Competing Views Of The Money Supply Process: Theory And Evidence

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Competing Views of the Money Supply Process: Theory and Evidence
Thomas I. Palley
Dept. of Economics
New School for Social Research
New York, NY 10003
Revised July 1993 I Introduction. Within orthodox monetary macroeconomics the determination of the money supply is widely regarded as unproblematic. Recently, Post Keynesian economists have sought to re-open this issue, arguing for a re-focusing of attention away from the money multiplier toward the role of bank lending in this process. The current paper presents three competing models of the money supply process which illuminate some of the issues in this debate. The first model, labelled the "pure portfolio approach", corresponds to the orthodox description of the money supply process. The second model, labelled "the pure loan demand approach", corresponds to the Post Keynesian
"accommodationist" view of endogenous money. The third model, labelled the "mixed portfolioloan demand approach", corresponds to the Post Keynesian "structuralist" view of endogenous money (see Pollin, 1991a). This third model is very much in the spirit of the earlier "New View" developed by Gurley and
Shaw (1960), and Tobin (1969) in the 1960's. However, the model explicitly focuses on the money supply implications of the banking system's response to expansionary shifts of loan demand. The earlier New View theorists emphasized asset substitutabilities, and focused on changes in asset prices. This was consistent with their interest in the monetary transmission mechanism, but they took the money supply to be exogenous. Post Keynesians focus on the implications of asset substitutabilities for the money supply, and the capacity of the banking system to underwrite economic activity. The critical difference between the "pure loan demand" and "mixed portfolio-loan demand" models concerns the significance ascribed to the private initiatives of banks in accomodating increases in loan demand. In the pure loan demand model, accomodation depends exclusively on the stance of the monetary authority, and its willingness to meet the reserve pressures generated by increased bank lending. However, in the mixed model accomodation depends on both the stance of the monetary authority, and the private initiatives of banks. These initiatives are independent of the monetary authority, and are therefore suggestive of the structurally endogenous nature of "finance capital". II Three competing models of the money supply.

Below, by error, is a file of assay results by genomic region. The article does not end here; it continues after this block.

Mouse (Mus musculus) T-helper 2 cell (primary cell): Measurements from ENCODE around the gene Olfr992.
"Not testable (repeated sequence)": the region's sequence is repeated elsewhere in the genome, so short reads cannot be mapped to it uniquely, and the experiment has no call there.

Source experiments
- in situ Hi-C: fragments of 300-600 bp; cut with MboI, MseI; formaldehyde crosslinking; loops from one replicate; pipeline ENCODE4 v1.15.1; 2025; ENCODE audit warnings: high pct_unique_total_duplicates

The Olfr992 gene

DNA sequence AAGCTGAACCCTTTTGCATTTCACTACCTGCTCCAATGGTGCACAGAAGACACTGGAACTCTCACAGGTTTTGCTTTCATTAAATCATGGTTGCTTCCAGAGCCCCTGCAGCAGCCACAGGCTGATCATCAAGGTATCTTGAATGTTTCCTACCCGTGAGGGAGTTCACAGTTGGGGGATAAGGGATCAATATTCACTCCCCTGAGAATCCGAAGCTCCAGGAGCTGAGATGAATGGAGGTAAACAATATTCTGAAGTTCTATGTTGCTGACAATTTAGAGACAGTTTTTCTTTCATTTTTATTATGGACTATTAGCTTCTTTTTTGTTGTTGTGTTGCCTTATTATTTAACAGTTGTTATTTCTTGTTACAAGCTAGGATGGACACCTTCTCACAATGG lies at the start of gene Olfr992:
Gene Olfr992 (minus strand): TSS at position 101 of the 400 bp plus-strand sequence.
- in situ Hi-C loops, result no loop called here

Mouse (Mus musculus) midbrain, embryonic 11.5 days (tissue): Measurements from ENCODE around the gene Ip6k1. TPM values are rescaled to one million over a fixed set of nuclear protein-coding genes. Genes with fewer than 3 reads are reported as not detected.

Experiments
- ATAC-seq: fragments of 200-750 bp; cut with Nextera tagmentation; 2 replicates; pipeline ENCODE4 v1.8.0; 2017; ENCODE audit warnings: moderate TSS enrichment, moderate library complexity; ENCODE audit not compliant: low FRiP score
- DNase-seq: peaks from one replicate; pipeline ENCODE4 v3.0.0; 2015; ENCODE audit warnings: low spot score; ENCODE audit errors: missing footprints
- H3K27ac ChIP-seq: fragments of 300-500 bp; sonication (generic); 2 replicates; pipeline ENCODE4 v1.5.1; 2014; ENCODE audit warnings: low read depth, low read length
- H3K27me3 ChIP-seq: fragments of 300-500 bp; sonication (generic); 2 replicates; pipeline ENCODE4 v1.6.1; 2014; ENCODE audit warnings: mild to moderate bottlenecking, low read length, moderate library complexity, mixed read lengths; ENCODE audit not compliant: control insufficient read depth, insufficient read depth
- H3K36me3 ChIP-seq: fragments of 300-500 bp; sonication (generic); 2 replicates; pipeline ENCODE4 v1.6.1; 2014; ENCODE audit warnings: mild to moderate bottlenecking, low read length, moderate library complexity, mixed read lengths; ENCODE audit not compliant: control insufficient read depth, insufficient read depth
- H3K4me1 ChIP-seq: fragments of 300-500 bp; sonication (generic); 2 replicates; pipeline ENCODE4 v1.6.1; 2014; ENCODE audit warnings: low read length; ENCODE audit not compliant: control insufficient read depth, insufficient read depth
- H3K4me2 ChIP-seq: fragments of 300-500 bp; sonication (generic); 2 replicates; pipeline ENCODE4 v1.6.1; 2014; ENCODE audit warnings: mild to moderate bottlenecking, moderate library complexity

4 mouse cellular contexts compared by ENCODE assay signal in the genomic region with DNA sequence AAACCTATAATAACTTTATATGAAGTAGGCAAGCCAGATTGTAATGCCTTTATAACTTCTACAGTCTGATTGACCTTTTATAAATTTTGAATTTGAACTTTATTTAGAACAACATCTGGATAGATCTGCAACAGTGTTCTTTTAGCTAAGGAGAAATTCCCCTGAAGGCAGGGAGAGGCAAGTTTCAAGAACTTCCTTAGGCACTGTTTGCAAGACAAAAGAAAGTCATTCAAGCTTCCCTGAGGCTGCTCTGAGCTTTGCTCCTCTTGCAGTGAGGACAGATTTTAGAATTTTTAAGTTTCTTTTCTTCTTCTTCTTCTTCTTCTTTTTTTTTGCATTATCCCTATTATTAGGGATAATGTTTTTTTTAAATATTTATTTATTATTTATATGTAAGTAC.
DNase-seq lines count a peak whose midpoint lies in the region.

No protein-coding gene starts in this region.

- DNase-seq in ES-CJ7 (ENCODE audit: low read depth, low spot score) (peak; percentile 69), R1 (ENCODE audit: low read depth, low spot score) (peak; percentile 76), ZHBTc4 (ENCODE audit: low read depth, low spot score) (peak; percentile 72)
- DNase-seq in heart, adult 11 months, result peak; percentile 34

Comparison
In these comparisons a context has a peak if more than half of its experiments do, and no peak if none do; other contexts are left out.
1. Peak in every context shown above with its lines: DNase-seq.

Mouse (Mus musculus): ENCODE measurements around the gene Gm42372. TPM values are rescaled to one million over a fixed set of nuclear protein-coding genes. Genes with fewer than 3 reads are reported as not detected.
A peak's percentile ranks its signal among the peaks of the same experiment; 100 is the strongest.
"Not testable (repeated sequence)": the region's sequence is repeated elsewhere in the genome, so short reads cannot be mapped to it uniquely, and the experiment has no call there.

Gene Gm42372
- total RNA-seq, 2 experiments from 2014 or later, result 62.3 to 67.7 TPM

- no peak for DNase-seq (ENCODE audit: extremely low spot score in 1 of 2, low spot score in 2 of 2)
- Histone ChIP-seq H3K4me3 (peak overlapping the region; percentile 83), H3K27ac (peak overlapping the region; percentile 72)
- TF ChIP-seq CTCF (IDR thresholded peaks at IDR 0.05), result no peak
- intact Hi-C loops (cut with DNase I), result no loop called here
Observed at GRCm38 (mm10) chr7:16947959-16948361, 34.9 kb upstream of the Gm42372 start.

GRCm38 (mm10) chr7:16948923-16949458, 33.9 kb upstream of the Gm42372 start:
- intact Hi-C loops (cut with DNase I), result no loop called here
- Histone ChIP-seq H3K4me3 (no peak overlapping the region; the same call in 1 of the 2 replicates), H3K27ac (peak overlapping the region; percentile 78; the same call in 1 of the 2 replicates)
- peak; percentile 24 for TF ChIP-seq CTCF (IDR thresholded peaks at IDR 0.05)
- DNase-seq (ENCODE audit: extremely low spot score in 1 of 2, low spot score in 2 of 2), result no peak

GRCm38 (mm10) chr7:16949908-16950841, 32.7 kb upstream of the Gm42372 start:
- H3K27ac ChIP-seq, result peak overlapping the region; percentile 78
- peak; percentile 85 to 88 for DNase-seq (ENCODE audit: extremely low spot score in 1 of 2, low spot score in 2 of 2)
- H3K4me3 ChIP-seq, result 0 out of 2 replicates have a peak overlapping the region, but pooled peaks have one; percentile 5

A. The portfolio choice money multiplier model. We begin with the orthodox money multiplier model given by +
(1) Hs = NBR + max [ 0 , BR(i - id) ] - +
(2) Dd = D(i, y) - +
(3) Cd = C(i, y) + +
(4) Td = T(i, y)
(5) Rd = k1Dd + k2Td - +
(6) Ed = E(i, id) (7) Hd = Rd + Cd + Ed
(8) Hs = Hd
(9) M = Cd + Dd where Hs = supply of base NBR = non-borrowed reserves BR = borrowed reserves id = discount rate Dd = demand for checkable (demand) deposits Cd = demand for currency Td = demand for time deposits/bank cerificates of deposit Rd = required reserves Ed = demand for excess reserves Hd = demand for base i = nominal interest rate y = nominal income k1 = required reserve ratio for demand deposits k2 = required reserve ratio for time deposits M = M1 money supply
Signs above functional arguments represent signs of partial derivatives. Equation (1) describes the base supply function, which consists of non-borrowed and borrowed reserves. The level of discount window borrowing is a positive function of the gap between market interest rates and the discount rate. Equations (2) and (3) describe the demands